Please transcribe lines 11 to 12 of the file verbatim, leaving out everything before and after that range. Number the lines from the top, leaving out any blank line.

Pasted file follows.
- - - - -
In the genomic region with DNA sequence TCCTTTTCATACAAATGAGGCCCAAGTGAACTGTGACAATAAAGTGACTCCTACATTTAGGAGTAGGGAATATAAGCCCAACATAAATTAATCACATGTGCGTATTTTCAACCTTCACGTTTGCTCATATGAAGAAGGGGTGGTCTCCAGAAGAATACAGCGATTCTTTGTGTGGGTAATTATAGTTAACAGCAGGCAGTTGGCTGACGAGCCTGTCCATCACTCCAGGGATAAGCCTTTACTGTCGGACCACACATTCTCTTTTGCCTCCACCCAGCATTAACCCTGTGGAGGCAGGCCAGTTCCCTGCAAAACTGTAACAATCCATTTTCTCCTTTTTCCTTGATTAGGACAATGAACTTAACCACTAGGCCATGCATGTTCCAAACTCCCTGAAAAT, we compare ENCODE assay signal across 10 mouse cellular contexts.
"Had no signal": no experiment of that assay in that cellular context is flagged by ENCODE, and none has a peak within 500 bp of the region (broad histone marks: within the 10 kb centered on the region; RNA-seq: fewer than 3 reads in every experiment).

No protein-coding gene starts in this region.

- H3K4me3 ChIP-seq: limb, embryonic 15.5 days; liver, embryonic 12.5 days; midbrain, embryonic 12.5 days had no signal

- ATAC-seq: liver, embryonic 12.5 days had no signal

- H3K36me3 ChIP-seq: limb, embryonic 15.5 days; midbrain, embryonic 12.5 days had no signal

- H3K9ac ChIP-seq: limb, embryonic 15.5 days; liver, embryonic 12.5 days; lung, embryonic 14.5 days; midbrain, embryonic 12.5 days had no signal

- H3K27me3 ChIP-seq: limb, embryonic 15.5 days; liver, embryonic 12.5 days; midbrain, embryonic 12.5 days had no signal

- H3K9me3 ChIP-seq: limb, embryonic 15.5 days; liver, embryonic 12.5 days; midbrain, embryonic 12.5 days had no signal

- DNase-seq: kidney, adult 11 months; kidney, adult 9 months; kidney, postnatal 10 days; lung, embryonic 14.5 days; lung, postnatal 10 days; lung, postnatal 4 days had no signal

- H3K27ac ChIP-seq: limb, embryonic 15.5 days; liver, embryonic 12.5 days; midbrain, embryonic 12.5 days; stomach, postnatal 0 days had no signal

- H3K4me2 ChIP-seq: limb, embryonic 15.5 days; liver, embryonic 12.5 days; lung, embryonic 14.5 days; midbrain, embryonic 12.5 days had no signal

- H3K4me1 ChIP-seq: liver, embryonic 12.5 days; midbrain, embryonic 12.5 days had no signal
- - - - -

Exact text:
- H3K27ac ChIP-seq: limb, embryonic 15.5 days; liver, embryonic 12.5 days; midbrain, embryonic 12.5 days; stomach, postnatal 0 days had no signal

- H3K4me2 ChIP-seq: limb, embryonic 15.5 days; liver, embryonic 12.5 days; lung, embryonic 14.5 days; midbrain, embryonic 12.5 days had no signal